5. Submitted by Mike Schumann on 02/21/2020 - 09:36 pm.

    As a taxpayer, I am totally fed up. More money is not the solution.

    What we really need to do is to radically change the pay scales for teachers. Why should we pay extra just because a teacher gets an advanced degree. Being a good teacher has nothing to do with how many degrees you have. You are either good at teaching or you are not.

    We should put more money into raising the pay for entry level teachers and cut out the gold plated pensions that just encourage burned out teachers to stick around forever, just so they can get their cushy retirement deals.

    The focus needs to be on hiring great young teachers, particularly minorities, who can relate to students and get them excited about learning. While we are at it, we should be paying BIG bonuses to teachers who significantly improve their student’s performance.

    Anyone who strikes should be immediately fired.

  6. Submitted by Connor OKeefe on 02/22/2020 - 04:04 pm.

    An unacceptable rate of student failure to graduate, deplorable test scores, unsatisfied parents leaving the district in droves.

    In what world does this performance review recommend a raise in salary?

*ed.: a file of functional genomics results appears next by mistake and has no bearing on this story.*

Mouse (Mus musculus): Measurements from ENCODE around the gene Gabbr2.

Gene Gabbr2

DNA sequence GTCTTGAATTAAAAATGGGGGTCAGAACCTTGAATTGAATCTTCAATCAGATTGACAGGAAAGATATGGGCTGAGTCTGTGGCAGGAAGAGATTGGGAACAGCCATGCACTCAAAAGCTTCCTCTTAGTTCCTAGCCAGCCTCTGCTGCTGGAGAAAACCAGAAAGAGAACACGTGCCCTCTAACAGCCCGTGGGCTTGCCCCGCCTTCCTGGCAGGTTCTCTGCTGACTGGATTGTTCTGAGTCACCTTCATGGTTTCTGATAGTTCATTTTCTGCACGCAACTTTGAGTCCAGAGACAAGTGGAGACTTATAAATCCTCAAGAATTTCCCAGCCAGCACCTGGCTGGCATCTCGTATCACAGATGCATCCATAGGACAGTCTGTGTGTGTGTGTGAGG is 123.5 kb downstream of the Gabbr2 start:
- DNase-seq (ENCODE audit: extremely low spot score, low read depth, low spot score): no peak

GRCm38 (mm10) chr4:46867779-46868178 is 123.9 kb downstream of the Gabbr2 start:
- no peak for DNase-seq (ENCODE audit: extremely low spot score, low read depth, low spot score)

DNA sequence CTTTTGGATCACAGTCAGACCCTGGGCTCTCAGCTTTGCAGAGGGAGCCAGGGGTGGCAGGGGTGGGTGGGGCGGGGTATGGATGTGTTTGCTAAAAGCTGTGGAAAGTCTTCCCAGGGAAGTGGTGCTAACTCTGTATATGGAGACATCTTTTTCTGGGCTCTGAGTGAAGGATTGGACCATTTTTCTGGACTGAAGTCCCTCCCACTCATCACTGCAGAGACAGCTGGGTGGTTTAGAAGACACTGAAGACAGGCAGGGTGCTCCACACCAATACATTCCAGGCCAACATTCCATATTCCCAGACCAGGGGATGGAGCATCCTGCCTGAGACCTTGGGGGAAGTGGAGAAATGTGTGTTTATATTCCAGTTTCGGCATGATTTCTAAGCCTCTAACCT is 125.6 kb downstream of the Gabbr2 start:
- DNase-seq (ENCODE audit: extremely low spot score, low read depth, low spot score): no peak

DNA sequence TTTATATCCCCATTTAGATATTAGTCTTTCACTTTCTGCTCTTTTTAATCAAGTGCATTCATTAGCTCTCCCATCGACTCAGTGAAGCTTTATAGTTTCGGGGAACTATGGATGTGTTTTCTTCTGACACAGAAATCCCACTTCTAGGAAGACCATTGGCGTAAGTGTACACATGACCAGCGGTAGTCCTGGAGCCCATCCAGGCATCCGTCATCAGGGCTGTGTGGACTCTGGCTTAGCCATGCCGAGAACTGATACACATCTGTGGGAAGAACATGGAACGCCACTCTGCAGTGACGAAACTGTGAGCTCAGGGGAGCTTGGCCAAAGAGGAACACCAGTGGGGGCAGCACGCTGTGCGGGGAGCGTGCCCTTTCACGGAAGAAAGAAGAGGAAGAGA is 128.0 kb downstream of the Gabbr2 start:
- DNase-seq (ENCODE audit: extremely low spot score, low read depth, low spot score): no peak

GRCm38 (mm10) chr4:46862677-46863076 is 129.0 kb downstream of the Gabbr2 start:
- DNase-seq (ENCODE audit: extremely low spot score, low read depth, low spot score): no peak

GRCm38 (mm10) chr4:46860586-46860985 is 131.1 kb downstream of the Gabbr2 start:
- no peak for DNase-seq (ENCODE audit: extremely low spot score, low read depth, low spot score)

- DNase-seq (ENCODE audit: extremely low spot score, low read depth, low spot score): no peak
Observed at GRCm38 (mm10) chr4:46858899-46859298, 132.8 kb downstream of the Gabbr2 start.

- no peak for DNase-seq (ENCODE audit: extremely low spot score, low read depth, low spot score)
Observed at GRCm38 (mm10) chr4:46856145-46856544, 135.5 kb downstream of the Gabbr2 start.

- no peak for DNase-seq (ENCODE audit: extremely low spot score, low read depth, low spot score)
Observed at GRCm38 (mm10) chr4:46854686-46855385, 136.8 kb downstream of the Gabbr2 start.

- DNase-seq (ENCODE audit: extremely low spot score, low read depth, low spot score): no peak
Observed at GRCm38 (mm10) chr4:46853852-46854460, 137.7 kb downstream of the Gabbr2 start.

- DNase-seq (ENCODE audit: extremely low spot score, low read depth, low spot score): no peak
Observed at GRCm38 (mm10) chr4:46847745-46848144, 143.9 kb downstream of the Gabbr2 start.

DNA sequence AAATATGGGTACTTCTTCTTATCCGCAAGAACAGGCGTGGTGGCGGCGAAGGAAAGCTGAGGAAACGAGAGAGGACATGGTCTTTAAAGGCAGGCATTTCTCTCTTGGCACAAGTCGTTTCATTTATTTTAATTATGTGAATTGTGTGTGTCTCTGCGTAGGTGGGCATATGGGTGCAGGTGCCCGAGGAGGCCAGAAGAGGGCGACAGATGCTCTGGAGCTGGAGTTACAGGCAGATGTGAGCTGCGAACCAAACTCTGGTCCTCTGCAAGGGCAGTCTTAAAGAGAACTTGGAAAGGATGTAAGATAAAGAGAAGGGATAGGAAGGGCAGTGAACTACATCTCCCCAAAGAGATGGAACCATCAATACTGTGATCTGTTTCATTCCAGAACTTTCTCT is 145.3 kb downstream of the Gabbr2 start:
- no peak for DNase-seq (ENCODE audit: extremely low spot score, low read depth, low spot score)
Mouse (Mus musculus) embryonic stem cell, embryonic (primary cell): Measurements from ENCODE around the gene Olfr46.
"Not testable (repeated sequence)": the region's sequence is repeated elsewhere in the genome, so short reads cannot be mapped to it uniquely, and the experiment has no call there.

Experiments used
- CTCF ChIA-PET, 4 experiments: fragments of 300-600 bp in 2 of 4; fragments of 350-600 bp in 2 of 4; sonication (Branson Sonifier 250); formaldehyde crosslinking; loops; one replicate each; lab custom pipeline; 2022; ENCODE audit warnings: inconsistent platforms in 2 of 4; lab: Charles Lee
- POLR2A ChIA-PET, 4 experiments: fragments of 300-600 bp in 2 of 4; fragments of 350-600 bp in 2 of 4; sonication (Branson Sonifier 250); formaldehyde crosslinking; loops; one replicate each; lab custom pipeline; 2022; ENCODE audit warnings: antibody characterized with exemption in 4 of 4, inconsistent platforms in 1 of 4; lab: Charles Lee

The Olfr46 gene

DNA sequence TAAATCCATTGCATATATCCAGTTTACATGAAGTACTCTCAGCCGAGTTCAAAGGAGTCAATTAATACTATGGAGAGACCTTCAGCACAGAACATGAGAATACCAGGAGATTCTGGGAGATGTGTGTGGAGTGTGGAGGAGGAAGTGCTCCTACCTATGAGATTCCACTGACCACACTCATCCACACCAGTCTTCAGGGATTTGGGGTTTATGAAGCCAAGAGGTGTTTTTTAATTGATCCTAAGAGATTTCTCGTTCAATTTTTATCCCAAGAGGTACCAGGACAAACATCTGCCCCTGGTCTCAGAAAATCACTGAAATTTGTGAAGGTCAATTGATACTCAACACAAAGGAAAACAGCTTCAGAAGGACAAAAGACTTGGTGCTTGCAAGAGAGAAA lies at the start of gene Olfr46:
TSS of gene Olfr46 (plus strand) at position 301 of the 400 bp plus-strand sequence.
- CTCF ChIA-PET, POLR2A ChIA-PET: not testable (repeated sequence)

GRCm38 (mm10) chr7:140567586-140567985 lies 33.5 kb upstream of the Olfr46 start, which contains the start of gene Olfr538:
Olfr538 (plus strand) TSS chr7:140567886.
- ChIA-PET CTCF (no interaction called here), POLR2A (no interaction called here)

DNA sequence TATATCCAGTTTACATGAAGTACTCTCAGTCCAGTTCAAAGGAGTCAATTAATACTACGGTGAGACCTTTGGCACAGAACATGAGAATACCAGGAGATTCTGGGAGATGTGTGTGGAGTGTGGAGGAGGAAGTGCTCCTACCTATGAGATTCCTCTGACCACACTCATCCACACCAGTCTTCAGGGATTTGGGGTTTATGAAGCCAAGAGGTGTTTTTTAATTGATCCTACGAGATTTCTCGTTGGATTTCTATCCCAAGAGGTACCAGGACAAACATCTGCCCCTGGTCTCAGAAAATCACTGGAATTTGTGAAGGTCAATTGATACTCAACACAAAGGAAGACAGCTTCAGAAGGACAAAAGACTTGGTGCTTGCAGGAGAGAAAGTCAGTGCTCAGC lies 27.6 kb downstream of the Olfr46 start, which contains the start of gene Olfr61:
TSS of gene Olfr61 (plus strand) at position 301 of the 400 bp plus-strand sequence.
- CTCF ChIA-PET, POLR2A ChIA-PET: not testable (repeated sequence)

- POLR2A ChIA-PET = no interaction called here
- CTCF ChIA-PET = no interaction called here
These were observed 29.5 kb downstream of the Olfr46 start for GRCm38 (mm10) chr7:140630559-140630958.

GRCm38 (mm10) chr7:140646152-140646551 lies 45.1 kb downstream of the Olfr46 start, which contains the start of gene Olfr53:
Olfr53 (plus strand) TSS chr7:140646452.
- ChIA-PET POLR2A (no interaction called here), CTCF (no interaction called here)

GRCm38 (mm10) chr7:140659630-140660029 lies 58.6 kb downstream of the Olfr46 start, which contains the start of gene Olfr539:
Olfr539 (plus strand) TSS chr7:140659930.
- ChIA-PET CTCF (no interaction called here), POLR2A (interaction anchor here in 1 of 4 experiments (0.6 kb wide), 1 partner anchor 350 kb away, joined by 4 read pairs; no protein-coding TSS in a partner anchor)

7. Submitted by Orville H. Larson on 03/01/2020 - 03:06 pm.

    I hope St. Paul Superintendent Joe Gothard doesn’t take any crap from the teachers, these whiners and apologists for mediocrity.

    Teachers have a pretty good thing going for them. They have a nine-month, well-paid gig on the taxpayers’ dime. And they extract that taxpayer money despite their abysmal results in the classroom. In the government schools–er, “public” schools–failure IS an option. Teachers resist accountability, they oppose student testing, and they’re against competition.

    Well, Superintendent Gothard? . . .

    • Submitted by sonja johnson on 03/06/2020 - 04:36 pm.

      When school is not in session, teachers are still in school (or working from home) planning. I know it’s a confusing concept for many, but just as a football game requires practice and play requires rehearsals, sales campaigns require meetings. It’s not a unique concept. And yet for most other professions, planning for work is considered part of the job. Some people do not understand the concept that teachers do not simply showing up during school hours. And they don’t want to because it ruins their argument.